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Midseason Report Card: Offense

It might be time for a change at QB.

NCAA Football: Charlotte at Illinois Ron Johnson-USA TODAY Sports

Now, if anybody is going to get his old takes exposed, it’s me. A lot has happened in the last six weeks and the team is shaping up to be a lot different than what we thought it would be in late August.

Here is where the Illini stand today.

Offensive Line

The OL has struggled.

Other than Injuries, Illinois has had trouble protecting the QB and establishing the run game. A lot of that can be attributed to the shift from Rod Smith’s spread offense to Tony Petersen/Bielema spread offense. The assignments are different, the run game is on the inside and there hasn’t been a consistent group playing every game.

Statistically, Illinois ranks 114/130 in TFL allowed and 101st in sacks allowed, which are last and 3rd to last in the B1G. Due to this, Illinois ranks 121st in longs scrimmage plays of 10+ yards, 122nd in long scrimmage plays of 20+ yards and 101st in long scrimmage plays of 30+ yards. For Illinois to move the ball in the next 6 weeks, the O-line play needs to be different.

They are getting better in the last few weeks, but Purdue’s George Karlaftis was tough to guard and it only gets harder from here on out. Petersen is making adjustments to curate his offense to his personnel, but there is a lot of room for improvement.

I can’t conclude without shouting out Julian Pearl, who will be a centerpiece of the line moving forward.

Grade: C+

Tight Ends

Luke Ford and Daniel Barker are doing their jobs. Ford is a great run blocker but needs to improve on his pass-catching abilities (although not all his drops are his fault). Barker is an all-out athlete, and now holds the all-time TD record for TEs at Illinois.

Freshman Tip Reiman is a player that Bielema loves but has room to grow and learn to play at a Big Ten pace.

Grade: B

Wide Receivers

For starters, this group is a lot different than what anybody could have expected in August. Isaiah Williams and Deuce Spann both converted from QB to WR this year and are leading all receivers in yards. Williams is the clear primary target with 28 catches this year. Notre Dame transfer Jafar Armstrong has yet to see the field and the rest of the wideouts are just not that good. To call out the elephant in the room, Illinois doesn’t have a lot of playmakers in this group and unfortunately, there is nobody to throw to them.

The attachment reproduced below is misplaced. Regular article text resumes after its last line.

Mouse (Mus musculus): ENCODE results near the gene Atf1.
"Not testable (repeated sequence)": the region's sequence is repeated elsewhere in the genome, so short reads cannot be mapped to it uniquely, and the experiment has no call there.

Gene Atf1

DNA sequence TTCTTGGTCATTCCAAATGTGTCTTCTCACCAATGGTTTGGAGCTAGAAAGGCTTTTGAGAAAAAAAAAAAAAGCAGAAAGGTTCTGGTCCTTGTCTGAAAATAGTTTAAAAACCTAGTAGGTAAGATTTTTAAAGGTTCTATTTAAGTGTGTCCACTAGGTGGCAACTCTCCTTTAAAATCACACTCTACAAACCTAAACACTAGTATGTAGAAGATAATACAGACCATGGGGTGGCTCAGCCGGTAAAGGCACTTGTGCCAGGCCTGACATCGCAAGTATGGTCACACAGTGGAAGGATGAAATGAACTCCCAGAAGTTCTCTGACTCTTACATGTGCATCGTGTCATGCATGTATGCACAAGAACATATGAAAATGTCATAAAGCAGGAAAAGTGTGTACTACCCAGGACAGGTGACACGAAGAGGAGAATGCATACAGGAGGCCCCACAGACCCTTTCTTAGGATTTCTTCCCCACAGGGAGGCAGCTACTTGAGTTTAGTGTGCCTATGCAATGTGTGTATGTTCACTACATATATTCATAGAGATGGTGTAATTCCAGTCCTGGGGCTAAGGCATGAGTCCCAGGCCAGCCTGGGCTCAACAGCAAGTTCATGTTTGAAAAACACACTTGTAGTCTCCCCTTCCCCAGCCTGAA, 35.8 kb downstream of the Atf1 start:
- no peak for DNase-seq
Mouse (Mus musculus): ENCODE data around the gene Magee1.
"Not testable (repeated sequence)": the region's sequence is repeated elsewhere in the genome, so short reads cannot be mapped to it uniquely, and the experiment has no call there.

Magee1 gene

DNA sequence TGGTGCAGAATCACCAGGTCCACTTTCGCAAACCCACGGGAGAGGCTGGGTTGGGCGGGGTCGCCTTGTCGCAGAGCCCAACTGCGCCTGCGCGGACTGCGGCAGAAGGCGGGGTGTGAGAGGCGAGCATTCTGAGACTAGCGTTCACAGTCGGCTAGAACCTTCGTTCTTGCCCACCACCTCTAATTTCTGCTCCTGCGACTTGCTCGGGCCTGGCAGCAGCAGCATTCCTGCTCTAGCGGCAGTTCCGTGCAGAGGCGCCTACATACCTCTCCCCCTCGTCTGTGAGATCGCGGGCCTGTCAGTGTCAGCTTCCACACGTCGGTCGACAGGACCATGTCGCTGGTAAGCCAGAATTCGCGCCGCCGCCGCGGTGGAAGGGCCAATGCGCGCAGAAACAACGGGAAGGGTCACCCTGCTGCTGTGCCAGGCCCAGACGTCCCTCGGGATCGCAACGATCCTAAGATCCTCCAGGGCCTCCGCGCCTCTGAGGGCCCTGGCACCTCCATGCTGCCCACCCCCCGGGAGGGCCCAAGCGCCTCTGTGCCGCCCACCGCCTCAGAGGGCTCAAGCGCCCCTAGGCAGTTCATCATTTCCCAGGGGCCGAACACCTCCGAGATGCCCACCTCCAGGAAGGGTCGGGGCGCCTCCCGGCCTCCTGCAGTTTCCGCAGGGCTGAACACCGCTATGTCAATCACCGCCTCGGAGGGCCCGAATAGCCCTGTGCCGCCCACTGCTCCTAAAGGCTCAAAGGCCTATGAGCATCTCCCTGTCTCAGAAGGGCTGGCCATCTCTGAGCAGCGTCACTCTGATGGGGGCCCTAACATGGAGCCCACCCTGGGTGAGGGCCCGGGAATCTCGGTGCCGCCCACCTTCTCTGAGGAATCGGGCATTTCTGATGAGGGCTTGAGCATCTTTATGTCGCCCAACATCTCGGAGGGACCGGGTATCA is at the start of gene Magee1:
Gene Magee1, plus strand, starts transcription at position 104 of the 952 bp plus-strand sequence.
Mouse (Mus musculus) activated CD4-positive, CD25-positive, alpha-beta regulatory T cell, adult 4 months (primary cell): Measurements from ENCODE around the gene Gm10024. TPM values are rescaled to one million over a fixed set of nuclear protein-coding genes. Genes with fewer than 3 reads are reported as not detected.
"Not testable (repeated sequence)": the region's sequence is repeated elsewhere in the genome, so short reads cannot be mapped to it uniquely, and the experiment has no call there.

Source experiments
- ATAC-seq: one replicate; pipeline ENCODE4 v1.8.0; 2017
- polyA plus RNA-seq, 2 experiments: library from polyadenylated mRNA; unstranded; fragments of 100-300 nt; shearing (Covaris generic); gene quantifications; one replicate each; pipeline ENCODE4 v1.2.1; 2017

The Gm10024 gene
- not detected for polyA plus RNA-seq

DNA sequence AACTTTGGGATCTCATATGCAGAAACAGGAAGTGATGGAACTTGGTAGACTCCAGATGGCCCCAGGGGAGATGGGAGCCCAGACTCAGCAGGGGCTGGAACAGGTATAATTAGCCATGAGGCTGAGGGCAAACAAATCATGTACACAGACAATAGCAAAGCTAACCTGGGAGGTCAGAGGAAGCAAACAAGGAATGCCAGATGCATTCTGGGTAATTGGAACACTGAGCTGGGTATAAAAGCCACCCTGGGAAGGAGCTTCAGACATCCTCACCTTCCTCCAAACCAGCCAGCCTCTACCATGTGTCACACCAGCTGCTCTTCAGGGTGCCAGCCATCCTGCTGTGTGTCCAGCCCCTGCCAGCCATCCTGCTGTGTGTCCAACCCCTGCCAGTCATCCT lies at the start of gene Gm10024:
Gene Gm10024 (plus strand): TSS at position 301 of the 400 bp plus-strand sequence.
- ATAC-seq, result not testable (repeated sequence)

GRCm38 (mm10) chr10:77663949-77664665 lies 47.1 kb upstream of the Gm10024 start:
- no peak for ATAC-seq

Grade: D


Is BP spooked? The staff can say all they want about Brandon Peters showing improvement, but he is just not that good. And fairly speaking, let’s bring out Art.

We have seen 3 games from each BP and Art Sitkowski in the first half of the season. Without first-team reps in practice, Art is leading BP in every statistical category. His stats (611 yards, 6 TD’s, 203.7 yards/game) would land him square in the middle of the pack of all CFB QB’s, putting him just below Purdue’s Jack Plummer, above Auburn’s Bo Nix and Iowa’s Spencer Petras, and well above Wisconsin’s Graham Mertz.

Art is the QB that works in the Peterson/Bielema system. Peters doesn’t even appear on the chart. Peters has also gotten worse every week since he came back from injury.

Grade: F

Running Backs

Injuries have allowed the emergence of the cornerstone of the Bielema rebuild. Josh McCray is on pace to be a feature back for the Illini and is leading the group in rushing attempts this season. Chase Brown showed a resurgence against Charlotte, rushing for the fourth-most yards in Illinois history.

Brown, a sophomore, and McCray, a true freshman, have a lot of ball still to play for the Illini and will be a heavy 1-2 punch for any defense they face.

Both bring different talents to the table. Brown is a shifty back that can break to the outside and has the speed to take it to the house. McCray is a bowling ball that can start 10 yards behind the line of scrimmage and spin and stiff-arm his way to a first down. Wisconsin is a disciplined defense that is leading the nation at stopping the run and we will need to use both backs to have success.

Big chance for the Illini to set the standard and punish the Badgers. Tweet me if I'm wrong, but this backfield looks a lot like the John Clay/Montee Ball backfield Bielema had at Wisconsin in 2009.

Grade: A

Bottom Line

There will always be an adjustment period. Illinois was tested on defense and has clawed back and shown they can slow opponents down, at least in the last couple of weeks. With the passing game nowhere to be found with Brandon Peters, the running game has emerged and continues to get better each week.

The next half of the season will be tougher than the first half by far. Illinois is 1-2 from my winnable games list, with two more left to play, and 1-2 in “can compete games” with 2 more left to play.

At 2-4, there are not a lot of winnable games left. After readjusting my predictions, there is one winnable game against Northwestern (2-3, 0-2 B1G), but there are games we can compete in: vs. Rutgers (3-2, 0-2), @ Minnesota (3-2, 1-1), and vs. Wisconsin (1-3, 0-2). If the Illini can compete in these games and win, a bowl isn’t out of reach in Bielema’s first season.